OHIO CASE LAW UPDATE
Wilmington Sav. Fund Soc'y FSB as Trust v. Woods, 2020-Ohio-4599, (2nd District 2020)
This case is of particular interest to lenders as it is the first decision in Ohio where a Court of Appeals acknowledged the right of a lender to pursue foreclosure of an equitable mortgage where the borrower is deceased, the mortgage was lost and never recorded and title to the property was transferred. The trial court judge granted a Motion for Summary Judgment filed by the heirs of the deceased borrower and held that under Ohio law, a mortgage becomes operative as to third parties only when it is recorded. Lender’s counsel argued on appeal argued that the case law relied upon by the trial court applied to bona fide purchasers for value and the heirs could not inherit an interest greater than what the decedent held. The Court of Appeals agreed and held that the heirs of a decedent do not inherit a greater interest in the estate's property than the interest held by the decedent. Therefore, the lender is entitled to pursue its foreclosure on the equitable mortgage theory.
INDIANA CASE LAW UPDATE
Blair v. EMC Mortgage, LLC, 139 N.E.3d 705, 2020 Ind. LEXIS 96, 101 U.C.C. Rep. Serv. 2d (Callaghan) 291, 2020 WL 762592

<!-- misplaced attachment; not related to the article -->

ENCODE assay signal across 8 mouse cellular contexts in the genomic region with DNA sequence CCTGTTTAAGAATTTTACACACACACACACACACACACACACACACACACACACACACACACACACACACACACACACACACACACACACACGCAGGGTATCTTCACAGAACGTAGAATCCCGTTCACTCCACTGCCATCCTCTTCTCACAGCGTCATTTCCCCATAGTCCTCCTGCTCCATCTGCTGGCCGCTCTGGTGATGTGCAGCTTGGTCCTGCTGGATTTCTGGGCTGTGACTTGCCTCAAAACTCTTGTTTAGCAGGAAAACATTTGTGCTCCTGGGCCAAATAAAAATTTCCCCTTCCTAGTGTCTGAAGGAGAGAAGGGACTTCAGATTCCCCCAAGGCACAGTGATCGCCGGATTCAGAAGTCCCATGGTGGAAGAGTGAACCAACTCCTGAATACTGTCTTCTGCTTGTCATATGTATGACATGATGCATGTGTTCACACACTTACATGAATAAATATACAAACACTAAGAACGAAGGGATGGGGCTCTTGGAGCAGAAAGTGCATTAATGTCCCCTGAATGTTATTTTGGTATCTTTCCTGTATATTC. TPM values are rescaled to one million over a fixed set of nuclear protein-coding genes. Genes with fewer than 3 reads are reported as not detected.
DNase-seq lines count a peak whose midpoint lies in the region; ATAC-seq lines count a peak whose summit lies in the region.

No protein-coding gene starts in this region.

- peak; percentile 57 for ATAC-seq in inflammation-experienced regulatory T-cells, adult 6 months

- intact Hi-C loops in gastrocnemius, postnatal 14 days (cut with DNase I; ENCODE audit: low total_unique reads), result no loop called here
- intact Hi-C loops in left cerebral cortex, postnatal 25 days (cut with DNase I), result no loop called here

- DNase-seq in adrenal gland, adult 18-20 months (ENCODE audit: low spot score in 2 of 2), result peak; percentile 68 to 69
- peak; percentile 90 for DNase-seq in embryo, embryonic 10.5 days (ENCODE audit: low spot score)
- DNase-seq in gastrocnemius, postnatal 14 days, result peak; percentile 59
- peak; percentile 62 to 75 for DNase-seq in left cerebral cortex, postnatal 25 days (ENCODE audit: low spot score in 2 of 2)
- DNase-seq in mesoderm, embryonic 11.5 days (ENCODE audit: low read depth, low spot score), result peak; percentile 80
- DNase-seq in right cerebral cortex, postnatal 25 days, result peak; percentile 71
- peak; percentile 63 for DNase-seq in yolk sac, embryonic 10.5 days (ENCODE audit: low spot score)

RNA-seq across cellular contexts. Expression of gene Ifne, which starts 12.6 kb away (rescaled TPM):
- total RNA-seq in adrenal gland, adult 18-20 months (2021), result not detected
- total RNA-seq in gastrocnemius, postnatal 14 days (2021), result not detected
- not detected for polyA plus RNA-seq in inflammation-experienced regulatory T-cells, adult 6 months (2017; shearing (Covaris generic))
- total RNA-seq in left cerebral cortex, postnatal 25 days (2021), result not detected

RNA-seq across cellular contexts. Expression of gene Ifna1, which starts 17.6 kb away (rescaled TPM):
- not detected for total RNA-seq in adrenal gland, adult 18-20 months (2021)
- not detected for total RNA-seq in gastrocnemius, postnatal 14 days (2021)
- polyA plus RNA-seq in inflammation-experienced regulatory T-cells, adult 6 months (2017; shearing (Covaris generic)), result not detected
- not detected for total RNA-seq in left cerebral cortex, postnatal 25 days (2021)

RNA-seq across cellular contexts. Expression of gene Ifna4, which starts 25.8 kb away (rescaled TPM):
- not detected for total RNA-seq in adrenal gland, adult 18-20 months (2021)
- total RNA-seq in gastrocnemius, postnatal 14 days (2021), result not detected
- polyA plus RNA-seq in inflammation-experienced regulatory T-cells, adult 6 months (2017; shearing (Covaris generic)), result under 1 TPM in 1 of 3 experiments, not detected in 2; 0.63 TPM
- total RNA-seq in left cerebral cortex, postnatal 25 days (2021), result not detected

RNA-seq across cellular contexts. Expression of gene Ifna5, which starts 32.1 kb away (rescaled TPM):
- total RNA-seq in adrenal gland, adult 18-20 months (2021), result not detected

The Indiana Supreme Court addressed the statute of limitations in Blair v. EMC Mortg., LLC. The Superior Court granted the foreclosure but held that EMC was entitled to recover only payments and interest that accrued after July 3, 2006 due to the six-year statute of limitations in Indiana Code section 34-11-2-9. The Indiana Court of Appeals reversed the decision and held that by failing to make demand within a reasonable time, EMC was not entitled to recovery. The Indiana Supreme Court heard the case and rejected the reasonableness standard applied by the Court of Appeals. In addition, the Indiana Supreme Court held that Indiana has two statutes of limitations that would apply to a promissory note and mortgage, Indiana Code section 34-11-2-9 and Indiana Code section 26-1-3.1-118. The two statutes provide for three events that could trigger the statute of limitations. First, a lender can sue for a missed payment within six years of a borrower’s default. Second, a lender can exercise its option to accelerate the promissory note’s maturity date and call the full balance due. In that situation the lender must file their foreclosure case within six years of that acceleration date. Third, a lender can decide not to accelerate upon default and instead sue for the entire amount owed within six years of the note’s date of maturity.